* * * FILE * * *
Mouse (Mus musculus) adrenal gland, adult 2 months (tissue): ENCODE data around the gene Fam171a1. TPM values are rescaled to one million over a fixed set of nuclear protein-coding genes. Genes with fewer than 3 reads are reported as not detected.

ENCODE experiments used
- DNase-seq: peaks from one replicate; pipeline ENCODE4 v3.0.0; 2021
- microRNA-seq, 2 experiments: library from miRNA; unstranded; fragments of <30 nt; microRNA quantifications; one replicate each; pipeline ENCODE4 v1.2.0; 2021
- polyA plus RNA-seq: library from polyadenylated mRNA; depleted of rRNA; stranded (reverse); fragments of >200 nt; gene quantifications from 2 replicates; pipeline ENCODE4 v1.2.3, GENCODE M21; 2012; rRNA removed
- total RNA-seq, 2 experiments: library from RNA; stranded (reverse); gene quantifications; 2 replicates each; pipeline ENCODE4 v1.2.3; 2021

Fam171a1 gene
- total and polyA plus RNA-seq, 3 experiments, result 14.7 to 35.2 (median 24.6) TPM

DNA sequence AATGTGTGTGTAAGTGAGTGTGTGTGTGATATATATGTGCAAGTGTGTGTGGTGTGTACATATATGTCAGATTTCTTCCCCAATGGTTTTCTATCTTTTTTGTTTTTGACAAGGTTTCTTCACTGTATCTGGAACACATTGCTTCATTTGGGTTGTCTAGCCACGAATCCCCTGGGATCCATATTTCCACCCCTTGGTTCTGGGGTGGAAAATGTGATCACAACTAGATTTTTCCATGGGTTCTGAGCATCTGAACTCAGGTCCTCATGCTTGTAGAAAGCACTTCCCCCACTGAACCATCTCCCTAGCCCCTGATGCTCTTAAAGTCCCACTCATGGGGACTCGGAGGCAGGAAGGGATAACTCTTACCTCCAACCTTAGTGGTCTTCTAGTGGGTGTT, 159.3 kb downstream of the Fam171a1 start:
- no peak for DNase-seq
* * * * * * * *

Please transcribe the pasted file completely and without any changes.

Mouse (Mus musculus) adrenal gland, adult 2 months (tissue): ENCODE data around the gene Fam171a1. TPM values are rescaled to one million over a fixed set of nuclear protein-coding genes. Genes with fewer than 3 reads are reported as not detected.

ENCODE experiments used
- DNase-seq: peaks from one replicate; pipeline ENCODE4 v3.0.0; 2021
- microRNA-seq, 2 experiments: library from miRNA; unstranded; fragments of <30 nt; microRNA quantifications; one replicate each; pipeline ENCODE4 v1.2.0; 2021
- polyA plus RNA-seq: library from polyadenylated mRNA; depleted of rRNA; stranded (reverse); fragments of >200 nt; gene quantifications from 2 replicates; pipeline ENCODE4 v1.2.3, GENCODE M21; 2012; rRNA removed
- total RNA-seq, 2 experiments: library from RNA; stranded (reverse); gene quantifications; 2 replicates each; pipeline ENCODE4 v1.2.3; 2021

Fam171a1 gene
- total and polyA plus RNA-seq, 3 experiments, result 14.7 to 35.2 (median 24.6) TPM

DNA sequence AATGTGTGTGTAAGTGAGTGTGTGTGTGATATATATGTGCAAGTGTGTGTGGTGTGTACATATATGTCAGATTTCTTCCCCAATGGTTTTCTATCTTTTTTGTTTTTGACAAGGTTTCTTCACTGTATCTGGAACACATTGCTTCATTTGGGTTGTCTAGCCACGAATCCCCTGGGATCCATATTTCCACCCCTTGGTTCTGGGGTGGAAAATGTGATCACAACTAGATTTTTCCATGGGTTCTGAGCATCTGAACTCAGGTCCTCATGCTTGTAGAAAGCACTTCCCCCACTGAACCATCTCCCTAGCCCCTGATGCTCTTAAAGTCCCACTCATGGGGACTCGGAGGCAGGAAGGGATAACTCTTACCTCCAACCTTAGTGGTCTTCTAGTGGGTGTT, 159.3 kb downstream of the Fam171a1 start:
- no peak for DNase-seq